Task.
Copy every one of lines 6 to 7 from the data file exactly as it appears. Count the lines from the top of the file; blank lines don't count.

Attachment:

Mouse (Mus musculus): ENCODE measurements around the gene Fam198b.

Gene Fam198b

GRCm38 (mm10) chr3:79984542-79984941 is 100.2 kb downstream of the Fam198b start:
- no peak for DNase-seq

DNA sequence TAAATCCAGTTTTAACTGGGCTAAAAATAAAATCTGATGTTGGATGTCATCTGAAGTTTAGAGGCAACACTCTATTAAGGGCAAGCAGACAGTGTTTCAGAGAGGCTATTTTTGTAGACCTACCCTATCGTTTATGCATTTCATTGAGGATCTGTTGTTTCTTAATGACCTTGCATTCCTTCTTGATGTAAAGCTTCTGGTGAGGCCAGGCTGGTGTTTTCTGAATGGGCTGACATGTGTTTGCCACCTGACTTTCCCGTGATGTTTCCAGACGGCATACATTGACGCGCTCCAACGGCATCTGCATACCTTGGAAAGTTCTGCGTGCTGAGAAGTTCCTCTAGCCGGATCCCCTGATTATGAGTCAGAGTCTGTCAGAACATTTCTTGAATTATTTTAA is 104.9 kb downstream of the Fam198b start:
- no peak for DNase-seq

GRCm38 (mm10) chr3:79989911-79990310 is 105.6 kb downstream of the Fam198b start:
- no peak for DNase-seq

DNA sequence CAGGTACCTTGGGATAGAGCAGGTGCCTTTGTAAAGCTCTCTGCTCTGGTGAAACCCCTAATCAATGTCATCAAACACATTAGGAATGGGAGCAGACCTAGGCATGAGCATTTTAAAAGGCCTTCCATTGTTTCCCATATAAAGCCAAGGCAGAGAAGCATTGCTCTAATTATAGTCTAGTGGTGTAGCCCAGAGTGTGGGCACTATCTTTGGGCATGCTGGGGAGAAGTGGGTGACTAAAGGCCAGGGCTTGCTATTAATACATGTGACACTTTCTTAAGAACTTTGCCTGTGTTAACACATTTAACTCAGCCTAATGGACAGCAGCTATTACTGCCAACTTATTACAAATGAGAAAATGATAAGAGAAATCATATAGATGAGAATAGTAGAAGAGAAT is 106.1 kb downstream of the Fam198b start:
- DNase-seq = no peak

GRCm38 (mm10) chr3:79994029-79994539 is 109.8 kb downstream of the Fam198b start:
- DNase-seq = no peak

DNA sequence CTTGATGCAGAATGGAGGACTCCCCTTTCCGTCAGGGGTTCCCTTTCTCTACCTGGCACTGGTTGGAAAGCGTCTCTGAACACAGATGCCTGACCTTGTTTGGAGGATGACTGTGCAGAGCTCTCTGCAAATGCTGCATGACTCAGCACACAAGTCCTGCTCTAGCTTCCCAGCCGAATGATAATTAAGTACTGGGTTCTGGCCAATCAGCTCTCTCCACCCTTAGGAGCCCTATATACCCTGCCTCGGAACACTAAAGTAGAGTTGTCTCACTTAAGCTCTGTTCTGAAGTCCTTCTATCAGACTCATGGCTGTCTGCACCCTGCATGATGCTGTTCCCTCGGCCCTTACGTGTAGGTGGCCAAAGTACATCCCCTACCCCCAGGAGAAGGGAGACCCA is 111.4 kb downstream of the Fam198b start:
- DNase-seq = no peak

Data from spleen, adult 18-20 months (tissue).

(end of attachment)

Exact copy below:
- no peak for DNase-seq

GRCm38 (mm10) chr3:79989911-79990310 is 105.6 kb downstream of the Fam198b start: